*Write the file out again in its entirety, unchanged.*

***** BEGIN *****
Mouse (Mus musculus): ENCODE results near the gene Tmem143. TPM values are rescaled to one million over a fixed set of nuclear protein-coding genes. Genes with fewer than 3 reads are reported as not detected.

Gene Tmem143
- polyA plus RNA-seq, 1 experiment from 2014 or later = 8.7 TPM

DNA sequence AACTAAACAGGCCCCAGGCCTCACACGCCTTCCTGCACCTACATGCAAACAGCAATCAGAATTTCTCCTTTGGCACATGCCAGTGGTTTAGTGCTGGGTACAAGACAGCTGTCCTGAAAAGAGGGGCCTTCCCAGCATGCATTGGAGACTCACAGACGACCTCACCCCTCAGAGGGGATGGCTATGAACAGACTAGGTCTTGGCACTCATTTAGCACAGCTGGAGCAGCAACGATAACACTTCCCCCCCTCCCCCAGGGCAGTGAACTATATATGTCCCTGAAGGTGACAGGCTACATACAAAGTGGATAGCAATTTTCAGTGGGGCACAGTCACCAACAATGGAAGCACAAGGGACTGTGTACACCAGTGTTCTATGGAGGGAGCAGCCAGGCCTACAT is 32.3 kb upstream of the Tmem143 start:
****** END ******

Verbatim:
Mouse (Mus musculus): ENCODE results near the gene Tmem143. TPM values are rescaled to one million over a fixed set of nuclear protein-coding genes. Genes with fewer than 3 reads are reported as not detected.

Gene Tmem143
- polyA plus RNA-seq, 1 experiment from 2014 or later = 8.7 TPM

DNA sequence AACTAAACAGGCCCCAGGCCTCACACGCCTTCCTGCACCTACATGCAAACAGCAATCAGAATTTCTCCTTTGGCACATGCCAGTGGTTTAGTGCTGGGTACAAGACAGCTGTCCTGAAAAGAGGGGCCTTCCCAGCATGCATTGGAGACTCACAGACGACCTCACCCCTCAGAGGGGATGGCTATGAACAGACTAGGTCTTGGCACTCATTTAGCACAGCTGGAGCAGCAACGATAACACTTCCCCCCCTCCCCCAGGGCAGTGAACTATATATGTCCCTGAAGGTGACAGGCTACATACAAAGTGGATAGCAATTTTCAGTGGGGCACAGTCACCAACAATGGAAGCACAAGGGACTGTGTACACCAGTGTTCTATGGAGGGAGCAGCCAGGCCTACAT is 32.3 kb upstream of the Tmem143 start: